The effects of divorce on children are forever being evaluated and re-evaluated. Each child is unique, and some have the ability to manage change more effectively than others. One thing that is certain is that divorce is hard on kids, even when the divorcing couple is amicable with each other.
There is a tremendous amount of adjustment that takes place during and post-divorce for children. The children’s lives are effectively turned upside down and doubled – parents now live in two separate dwellings and there are two sets of everything; two bedrooms at two houses with two sets of toys and clothing, two birthday parties and special occasion events to attend, two parenting access schedules that must be balanced with school, extracurricular, and having fun with friends and just being a kid.
All these changes can feel overwhelming, and that feeling is only exacerbated when parents are not able to effectively co-parent.
Even when parents do their best to keep their personal issues with each other from their children, children nevertheless pick up on the tension. Children are wonderful, curious darlings – they evaluate body language, ingest and analyze each off-handed comment, find ways to listen in on their parents’ conversations with other adults. If you’re talking negatively about your ex-spouse, you can bet your children will know.
Children shouldn’t feel torn between their parents – they shouldn’t be asked to take sides, and they shouldn’t be forced to listen to one parent bad mouth the other.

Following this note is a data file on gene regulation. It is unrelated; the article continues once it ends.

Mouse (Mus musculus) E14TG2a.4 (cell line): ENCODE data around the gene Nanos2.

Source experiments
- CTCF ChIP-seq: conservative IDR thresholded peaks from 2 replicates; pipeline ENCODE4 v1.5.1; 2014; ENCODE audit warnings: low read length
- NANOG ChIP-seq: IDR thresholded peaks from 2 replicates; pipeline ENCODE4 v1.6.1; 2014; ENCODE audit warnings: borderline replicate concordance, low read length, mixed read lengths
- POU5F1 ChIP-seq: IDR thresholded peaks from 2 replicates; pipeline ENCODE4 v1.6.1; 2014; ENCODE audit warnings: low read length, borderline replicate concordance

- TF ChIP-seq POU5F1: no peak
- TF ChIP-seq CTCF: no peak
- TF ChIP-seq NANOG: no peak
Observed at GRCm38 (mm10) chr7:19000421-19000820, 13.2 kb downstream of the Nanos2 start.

Time and again research shows that children whose parents encourage them to have loving and respectful relationships with both parents, are able to overcome the many challenges that divorce imposes, and go on to lead happy and successful lives. But one parent can’t do it alone – it takes both parents to make this pact with each other to put their children first and follow through no matter what.
When you’re unable to effectively co-parent reach out to professionals for help. You’re not alone. Many agencies offer co-parenting education courses, therapists like those at the Marriage and Family Clinic at Southern Connecticut State University can assist parents in learning how to effectively co-parent during and post-divorce, and trained family mediators can help parents build effective communication and conflict resolution skills so that when issues arise, you’ll be able to address them in a positive, constructive manner.
The effects of divorce on children don’t end when the divorce is finalized. It’s crucial as co-parents to work together and resolve issues post divorce in a manner that’s in the best interests of your children, minimizing any negativity that may arise.
Contact us for more information on how mediation can assist you and your co-parent resolve disputes in a healthy way.